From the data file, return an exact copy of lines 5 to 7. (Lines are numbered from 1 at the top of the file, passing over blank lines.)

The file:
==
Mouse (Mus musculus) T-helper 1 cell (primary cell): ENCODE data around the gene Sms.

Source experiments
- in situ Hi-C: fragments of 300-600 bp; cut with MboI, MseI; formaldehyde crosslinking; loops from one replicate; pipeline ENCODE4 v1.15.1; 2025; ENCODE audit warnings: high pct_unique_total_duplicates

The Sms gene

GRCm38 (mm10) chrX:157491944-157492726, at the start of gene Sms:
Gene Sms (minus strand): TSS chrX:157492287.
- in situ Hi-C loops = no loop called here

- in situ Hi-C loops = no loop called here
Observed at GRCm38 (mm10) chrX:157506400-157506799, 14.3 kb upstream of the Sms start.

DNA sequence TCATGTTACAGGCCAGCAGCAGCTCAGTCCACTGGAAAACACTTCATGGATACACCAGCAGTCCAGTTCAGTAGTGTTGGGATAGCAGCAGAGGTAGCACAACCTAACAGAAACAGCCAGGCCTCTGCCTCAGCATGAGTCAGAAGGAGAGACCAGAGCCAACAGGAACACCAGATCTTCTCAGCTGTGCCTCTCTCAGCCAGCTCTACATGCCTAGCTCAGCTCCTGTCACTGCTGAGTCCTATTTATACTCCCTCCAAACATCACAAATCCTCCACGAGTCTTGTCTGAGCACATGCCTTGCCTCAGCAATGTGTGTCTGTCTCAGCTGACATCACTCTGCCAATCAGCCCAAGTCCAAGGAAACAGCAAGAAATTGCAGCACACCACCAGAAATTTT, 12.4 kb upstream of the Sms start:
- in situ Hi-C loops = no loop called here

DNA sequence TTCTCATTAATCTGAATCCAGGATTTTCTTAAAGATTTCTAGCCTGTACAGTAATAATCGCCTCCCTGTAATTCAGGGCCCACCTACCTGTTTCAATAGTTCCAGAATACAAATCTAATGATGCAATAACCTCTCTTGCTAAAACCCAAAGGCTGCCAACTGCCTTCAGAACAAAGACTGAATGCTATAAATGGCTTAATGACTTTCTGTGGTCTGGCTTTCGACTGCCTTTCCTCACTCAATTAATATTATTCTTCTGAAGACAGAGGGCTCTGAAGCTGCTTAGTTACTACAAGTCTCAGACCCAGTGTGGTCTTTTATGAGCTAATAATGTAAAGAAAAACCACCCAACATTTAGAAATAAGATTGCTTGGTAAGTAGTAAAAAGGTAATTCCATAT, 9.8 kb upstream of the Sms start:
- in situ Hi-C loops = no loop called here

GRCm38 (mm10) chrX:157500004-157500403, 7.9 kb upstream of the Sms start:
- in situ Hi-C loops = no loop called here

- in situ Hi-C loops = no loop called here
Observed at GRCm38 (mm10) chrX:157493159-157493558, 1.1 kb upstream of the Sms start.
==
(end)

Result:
GRCm38 (mm10) chrX:157491944-157492726, at the start of gene Sms:
Gene Sms (minus strand): TSS chrX:157492287.
- in situ Hi-C loops = no loop called here